For example, what if a devastating EMP attack wiped out our electrical grid and most of our computers from coast to coast? How would we continue to function? Sadly, most people don’t think about things like that.

Our world is changing more rapidly than ever before, and we should be mindful of where these changes are taking us.

Just because our technology is advancing does not mean that our world is becoming a better place.

There are millions of Americans that want absolutely nothing to do with biometric identity systems or RFID implants.

But the mainstream media continues to declare that nothing can stop the changes that are coming. A recent CBS News article made the following statement….

“Most agree a cashless society is not only inevitable, for most of us, it’s already here.”

Yes, a cashless society is coming.

Are you ready for it?


By Introducing Problems into Electronic Banking, the 'Banksters' Will Lead Us to Accept Microchip Implants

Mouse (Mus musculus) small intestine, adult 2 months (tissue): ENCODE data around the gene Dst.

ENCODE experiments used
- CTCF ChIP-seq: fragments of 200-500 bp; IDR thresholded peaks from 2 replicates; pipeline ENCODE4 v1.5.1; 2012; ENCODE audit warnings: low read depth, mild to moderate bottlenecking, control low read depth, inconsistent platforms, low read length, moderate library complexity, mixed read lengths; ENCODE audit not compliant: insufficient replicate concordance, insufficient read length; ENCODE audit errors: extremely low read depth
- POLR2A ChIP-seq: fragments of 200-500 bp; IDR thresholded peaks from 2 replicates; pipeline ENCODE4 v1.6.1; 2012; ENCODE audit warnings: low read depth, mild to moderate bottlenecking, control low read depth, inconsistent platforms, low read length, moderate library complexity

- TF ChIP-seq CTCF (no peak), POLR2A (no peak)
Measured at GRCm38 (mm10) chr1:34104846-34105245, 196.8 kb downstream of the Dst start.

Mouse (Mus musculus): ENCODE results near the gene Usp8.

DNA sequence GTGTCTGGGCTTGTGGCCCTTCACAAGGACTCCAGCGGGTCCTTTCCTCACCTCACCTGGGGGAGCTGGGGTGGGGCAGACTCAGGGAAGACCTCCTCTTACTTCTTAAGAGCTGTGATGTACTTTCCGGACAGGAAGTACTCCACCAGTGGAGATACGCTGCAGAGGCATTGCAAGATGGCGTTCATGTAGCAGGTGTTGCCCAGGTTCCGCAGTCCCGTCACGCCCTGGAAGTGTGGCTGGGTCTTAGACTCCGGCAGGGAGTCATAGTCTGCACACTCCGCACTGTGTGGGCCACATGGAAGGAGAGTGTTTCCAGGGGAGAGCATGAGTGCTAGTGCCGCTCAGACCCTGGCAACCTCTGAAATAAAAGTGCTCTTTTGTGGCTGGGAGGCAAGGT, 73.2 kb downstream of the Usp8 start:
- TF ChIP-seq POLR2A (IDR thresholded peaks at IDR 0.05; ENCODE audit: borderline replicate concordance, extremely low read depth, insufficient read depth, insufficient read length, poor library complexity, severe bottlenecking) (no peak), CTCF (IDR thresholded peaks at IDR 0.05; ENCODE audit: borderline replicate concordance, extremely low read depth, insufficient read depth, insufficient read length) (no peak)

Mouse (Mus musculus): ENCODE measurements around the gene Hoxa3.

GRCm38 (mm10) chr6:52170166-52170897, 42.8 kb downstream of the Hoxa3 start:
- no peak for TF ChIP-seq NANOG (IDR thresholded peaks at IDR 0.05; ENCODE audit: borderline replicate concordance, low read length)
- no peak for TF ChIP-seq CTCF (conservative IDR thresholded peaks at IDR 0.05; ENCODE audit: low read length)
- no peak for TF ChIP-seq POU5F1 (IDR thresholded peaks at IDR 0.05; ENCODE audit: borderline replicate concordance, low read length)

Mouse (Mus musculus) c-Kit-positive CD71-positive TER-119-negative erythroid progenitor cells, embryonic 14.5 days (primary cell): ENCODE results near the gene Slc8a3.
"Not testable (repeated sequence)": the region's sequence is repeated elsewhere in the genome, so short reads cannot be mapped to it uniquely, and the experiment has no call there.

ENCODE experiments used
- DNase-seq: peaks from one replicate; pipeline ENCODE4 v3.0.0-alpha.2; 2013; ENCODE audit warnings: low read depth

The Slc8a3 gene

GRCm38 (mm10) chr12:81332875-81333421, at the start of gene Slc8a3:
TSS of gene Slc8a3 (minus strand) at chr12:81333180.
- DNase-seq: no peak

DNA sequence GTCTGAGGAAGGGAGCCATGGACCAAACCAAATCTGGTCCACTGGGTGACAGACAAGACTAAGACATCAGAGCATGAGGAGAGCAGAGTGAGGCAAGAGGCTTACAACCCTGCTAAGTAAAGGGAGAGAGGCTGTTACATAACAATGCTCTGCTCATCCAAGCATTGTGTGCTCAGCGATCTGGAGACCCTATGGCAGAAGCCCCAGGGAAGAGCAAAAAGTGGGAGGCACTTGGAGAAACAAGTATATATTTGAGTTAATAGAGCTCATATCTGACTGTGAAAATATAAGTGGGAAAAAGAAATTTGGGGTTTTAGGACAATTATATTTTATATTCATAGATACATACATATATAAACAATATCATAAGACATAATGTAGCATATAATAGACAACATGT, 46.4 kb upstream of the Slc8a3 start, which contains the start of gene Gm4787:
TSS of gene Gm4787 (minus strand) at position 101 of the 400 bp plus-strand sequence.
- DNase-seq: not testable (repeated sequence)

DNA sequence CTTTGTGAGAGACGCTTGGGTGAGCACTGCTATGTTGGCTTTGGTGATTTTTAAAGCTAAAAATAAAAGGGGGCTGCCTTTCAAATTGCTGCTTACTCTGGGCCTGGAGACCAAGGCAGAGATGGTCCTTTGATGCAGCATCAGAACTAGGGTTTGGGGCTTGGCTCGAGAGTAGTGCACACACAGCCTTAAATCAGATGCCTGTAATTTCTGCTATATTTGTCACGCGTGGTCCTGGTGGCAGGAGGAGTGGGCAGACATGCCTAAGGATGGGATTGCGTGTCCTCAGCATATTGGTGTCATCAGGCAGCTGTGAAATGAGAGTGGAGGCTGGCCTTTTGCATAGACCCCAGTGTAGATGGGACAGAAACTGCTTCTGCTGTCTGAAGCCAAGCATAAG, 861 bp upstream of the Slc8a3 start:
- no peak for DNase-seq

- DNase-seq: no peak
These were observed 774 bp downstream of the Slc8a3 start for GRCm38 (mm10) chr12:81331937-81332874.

Over 50,000 Visa and Mastercard Credit Cards Compromised

March 30, 2012

Washington Post - Credit card data — enough to create counterfeit cards — has been stolen from Visa and Mastercard users, Visa confirmed today. The companies are doing damage control, alerting banks and affected card members.

According to security researcher, Brian Krebs, a group of individuals, have compromised the a payments processor, rumored to be Global Payments Inc. The group is believed to be New York-based, targeting the payment system in New York parking garages. Cyber criminals have gained access through the processor to “Track 1 and Track 2 data,” which gives them enough information to make fraudulent purchases on the compromised cards.

Visa and Mastercard have alerted a number of banks and credit unions associated with the cards, warning that they should be on the lookout for fraud.

“Visa has provided payment card issuers with the affected account numbers so they can take steps to protect consumers through independent fraud monitoring and, if needed, reissuing cards,” the company said in a statement, “As always, Visa encourages cardholders to regularly monitor their accounts and to notify their issuing financial institution promptly of any unusual activity.”